- The Washington Times - Thursday, February 28, 2002

Suicide bomber strikes Israel
JERUSALEM A Palestinian woman set off explosives at an Israeli roadblock in the West Bank yesterday, killing herself and wounding two companions and two Israeli police officers, police said.
The bombing came after Israeli troops killed four armed Arabs in gunbattles, and a Palestinian employee shot dead an Israeli factory manager in an attack that was apparently politically motivated.
The incidents came after a heated meeting between Palestinian and Israeli security commanders convened to find ways to ease 17 months of conflict.

Sex abuse scandal rocks United Nations
NEW YORK The United Nations chief yesterday ordered an urgent investigation into accusations that U.N. staff sexually abused children in refugee camps in West Africa.
Secretary-General Kofi Annan said he was shocked by reports of extensive exploitation of young people already battered by years of war.
Mr. Annan ordered the investigation a day after the U.N. High Commissioner for Refugees and a major children's charity reported accusations of extensive sexual exploitation of refugee children in Liberia, Guinea and Sierra Leone by local employees of more than 40 private aid organizations and U.N. agencies.

Rival marches mark Venezuela anniversary
CARACAS, Venezuela Tens of thousands of Venezuelans staged rival marches yesterday to commemorate deadly 1989 riots, underscoring a widening rift over President Hugo Chavez, who faced growing military dissent and falling popularity.
Thousands of Chavez supporters marched through central Caracas, wearing red berets favored by the leftist president and shouting, "Tell the truth," as they passed the offices of El Universal, a leading newspaper that has criticized the president.

American brothers remembered in Kosovo
PRISTINA, Yugoslavia Hands on their hearts, thousands of ethnic Albanians gathered yesterday around the coffins of three American brothers killed execution-style in 1999 in the chaotic aftermath of Kosovo's war. Their bodies were found in a mass grave.
Forming a circle around the coffins draped in the American and Albanian flags, the crowd embraced the Bytyqi family as they came to take home the bodies of their sons, who were put to death by Serbian forces nearly three years ago.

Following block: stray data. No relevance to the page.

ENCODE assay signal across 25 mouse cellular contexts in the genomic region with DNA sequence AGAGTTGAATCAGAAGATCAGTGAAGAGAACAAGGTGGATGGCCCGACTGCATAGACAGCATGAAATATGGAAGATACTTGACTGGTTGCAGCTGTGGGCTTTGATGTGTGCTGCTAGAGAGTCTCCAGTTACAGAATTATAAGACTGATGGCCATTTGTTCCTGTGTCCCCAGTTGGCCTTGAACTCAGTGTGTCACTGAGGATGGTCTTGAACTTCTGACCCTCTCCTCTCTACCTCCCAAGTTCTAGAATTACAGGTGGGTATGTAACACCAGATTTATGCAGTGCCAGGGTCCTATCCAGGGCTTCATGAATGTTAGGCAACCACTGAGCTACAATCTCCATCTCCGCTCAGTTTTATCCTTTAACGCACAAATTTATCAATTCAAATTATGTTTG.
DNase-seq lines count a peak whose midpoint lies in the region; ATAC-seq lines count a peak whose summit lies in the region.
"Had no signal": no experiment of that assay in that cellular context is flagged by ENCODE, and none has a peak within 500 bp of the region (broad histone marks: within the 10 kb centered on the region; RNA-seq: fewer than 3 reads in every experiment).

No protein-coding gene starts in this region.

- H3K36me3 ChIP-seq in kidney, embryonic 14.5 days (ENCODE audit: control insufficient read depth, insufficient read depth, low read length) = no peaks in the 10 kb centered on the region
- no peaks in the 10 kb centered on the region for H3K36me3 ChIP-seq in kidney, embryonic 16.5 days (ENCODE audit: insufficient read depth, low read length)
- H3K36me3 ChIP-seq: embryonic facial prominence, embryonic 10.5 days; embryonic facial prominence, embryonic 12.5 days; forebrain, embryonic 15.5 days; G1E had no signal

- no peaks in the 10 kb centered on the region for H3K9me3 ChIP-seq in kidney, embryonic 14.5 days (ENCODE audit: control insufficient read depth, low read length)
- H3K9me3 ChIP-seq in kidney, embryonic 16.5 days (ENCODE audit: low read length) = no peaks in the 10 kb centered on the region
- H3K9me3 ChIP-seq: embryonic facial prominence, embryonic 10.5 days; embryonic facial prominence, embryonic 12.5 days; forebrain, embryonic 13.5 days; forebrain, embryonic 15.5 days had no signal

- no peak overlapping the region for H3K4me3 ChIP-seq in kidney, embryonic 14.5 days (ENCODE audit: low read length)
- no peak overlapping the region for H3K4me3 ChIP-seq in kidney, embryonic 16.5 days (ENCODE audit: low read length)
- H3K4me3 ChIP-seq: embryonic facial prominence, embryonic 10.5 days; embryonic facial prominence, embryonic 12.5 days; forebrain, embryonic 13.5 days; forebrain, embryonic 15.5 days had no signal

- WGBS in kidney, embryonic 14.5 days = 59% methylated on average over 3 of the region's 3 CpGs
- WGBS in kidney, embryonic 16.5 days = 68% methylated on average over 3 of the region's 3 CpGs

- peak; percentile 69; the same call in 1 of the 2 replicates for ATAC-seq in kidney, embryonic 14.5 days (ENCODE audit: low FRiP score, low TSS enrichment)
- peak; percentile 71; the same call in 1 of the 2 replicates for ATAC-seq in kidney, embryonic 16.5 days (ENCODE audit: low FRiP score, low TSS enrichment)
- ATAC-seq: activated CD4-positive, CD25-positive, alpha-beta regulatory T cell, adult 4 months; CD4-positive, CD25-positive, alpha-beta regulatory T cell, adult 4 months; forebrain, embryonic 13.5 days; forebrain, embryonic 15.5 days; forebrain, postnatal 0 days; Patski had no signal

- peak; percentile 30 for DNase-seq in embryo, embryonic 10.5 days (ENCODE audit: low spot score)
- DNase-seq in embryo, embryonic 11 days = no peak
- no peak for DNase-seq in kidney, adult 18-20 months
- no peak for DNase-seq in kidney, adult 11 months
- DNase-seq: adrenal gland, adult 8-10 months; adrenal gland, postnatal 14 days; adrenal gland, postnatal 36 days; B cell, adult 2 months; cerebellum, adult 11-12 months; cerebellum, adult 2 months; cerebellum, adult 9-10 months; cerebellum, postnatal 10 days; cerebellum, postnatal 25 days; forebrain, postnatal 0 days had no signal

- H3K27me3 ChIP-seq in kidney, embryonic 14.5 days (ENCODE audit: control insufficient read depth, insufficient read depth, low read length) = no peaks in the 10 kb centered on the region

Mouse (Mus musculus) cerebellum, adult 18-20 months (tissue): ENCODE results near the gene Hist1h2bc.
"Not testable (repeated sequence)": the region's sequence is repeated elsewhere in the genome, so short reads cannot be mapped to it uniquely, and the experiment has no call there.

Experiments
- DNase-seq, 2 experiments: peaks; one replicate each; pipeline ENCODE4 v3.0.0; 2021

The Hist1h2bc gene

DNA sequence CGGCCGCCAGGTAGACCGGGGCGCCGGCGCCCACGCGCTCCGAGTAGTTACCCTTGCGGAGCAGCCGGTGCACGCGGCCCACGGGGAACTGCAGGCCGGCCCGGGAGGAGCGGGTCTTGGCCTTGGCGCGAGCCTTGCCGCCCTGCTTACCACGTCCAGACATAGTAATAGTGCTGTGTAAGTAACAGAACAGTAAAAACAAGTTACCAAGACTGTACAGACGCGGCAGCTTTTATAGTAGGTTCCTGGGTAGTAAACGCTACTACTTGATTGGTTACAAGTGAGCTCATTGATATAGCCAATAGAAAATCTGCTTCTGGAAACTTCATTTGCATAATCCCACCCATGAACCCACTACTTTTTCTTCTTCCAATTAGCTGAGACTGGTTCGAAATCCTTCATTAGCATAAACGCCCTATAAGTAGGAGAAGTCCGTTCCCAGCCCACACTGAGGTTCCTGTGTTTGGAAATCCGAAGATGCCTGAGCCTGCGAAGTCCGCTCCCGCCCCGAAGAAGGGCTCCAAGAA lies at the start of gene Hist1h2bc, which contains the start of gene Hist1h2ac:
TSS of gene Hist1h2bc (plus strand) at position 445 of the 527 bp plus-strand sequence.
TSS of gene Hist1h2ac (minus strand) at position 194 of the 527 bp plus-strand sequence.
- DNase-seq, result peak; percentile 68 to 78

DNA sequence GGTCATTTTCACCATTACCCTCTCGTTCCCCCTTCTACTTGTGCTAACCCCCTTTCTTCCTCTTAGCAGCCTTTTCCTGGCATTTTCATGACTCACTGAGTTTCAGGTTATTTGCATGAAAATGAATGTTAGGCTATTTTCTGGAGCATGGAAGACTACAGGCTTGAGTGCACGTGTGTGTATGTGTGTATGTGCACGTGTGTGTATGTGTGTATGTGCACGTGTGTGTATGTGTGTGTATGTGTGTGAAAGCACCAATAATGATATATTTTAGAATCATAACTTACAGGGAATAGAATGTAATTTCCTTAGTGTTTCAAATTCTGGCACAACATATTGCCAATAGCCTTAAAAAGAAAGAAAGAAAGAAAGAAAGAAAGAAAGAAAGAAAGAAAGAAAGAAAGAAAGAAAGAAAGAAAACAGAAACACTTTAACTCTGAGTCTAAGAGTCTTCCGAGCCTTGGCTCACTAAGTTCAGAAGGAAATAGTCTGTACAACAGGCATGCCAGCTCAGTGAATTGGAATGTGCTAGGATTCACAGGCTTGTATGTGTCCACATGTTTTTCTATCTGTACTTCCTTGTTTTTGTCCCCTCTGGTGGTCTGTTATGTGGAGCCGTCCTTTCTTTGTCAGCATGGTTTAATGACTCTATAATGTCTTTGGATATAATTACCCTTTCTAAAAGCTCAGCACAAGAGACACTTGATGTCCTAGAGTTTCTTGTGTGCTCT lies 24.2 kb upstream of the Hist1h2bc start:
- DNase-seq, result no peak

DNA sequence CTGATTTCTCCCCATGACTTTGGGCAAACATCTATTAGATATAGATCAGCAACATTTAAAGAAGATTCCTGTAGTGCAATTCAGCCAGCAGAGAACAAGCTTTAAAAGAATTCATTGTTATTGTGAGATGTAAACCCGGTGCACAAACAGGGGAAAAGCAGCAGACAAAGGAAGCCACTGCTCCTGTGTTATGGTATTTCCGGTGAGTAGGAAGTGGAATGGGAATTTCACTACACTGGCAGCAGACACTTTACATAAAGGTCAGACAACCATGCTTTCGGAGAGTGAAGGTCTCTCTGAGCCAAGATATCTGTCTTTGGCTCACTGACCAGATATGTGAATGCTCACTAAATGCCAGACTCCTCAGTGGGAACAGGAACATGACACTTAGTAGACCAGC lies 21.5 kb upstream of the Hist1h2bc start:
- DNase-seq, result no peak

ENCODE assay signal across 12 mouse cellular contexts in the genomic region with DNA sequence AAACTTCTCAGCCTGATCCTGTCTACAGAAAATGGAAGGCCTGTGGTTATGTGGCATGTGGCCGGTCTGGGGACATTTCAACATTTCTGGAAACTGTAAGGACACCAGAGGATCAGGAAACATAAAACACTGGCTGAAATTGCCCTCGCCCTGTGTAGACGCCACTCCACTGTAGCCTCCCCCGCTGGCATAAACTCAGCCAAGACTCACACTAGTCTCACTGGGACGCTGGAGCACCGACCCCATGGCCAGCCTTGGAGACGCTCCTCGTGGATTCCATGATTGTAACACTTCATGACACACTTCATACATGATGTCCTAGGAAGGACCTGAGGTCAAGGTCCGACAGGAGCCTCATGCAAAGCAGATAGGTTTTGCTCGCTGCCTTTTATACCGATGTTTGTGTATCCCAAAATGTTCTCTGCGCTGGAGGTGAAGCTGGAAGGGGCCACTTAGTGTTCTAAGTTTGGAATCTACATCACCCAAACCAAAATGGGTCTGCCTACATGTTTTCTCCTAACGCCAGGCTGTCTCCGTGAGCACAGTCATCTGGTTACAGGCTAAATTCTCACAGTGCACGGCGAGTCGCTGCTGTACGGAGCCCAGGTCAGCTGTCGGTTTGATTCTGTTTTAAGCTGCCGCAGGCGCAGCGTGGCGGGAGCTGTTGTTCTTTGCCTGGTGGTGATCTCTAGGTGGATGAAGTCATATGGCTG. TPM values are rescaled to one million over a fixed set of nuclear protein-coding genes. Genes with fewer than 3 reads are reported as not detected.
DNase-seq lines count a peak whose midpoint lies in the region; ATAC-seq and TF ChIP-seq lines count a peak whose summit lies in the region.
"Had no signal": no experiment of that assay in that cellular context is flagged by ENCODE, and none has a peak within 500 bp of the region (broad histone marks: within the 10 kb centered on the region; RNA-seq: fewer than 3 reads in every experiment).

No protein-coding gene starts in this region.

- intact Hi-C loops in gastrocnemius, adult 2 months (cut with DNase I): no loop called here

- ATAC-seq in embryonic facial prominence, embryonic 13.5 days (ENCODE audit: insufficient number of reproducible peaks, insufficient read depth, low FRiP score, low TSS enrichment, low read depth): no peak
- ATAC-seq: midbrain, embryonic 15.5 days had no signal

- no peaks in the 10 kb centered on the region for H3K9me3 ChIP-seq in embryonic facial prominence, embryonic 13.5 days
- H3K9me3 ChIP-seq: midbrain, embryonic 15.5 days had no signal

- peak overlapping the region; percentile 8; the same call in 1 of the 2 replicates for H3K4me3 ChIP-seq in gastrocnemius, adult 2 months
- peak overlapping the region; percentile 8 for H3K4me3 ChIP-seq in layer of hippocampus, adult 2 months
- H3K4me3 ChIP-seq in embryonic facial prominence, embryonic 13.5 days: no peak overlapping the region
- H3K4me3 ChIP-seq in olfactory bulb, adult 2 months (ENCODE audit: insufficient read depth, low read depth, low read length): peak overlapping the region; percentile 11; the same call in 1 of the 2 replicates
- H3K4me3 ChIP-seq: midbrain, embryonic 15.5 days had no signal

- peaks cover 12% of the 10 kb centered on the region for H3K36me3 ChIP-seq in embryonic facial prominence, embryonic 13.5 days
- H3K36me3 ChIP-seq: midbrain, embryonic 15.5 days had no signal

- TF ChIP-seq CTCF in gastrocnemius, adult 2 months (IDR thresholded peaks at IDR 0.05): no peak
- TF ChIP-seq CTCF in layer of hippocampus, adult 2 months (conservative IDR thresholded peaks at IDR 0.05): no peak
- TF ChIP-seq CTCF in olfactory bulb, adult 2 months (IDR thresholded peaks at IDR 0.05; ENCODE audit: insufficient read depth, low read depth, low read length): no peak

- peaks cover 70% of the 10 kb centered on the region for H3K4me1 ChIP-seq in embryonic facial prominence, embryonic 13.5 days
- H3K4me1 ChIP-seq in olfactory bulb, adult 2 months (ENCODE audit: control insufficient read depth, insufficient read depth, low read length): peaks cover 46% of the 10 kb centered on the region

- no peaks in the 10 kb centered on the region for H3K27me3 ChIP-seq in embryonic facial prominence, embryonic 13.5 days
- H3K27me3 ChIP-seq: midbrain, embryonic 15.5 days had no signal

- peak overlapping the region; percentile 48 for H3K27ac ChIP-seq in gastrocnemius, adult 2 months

Yll, Agron and Mehmet Bytyqi, who ranged in age from 21 to 24, left their jobs making pizzas in New York to fight with 400 other Americans of ethnic Albanian origin in a unit called the Atlantic Battalion. The unit joined guerrillas fighting against Slobodan Milosevic's crackdown against ethnic Albanians in Kosovo in 1998 and 1999.

Thailand seizes passports of U.S., British reporters
BANGKOK Thai authorities fingerprinted an American and a British journalist and seized their passports, accusing them of being threats to national security, and the prime minister warned the United States not to meddle in the case.
Thailand's government ordered the expulsions of American Shawn Crispin, the bureau chief of the Asian Wall Street Journal and Far Eastern Economic Review, and Briton Rodney Tasker, a correspondent for the two publications, for a Jan. 10 article claiming tensions existed between Prime Minister Thaksin Shinawatra and King Bhumibol Adulyadej.

Zimbabwean court rejects electoral changes
HARARE, Zimbabwe Zimbabwe's Supreme Court yesterday tossed out changes to the electoral system that President Robert Mugabe had pushed through Parliament last month, the official ZIANA news agency said.
The amendments to the electoral code had been defeated by the opposition Movement for Democratic Change (MDC) in Parliament, but Justice Minister Patrick Chinamasa quickly pushed through enough further votes to override the MDC's victory.

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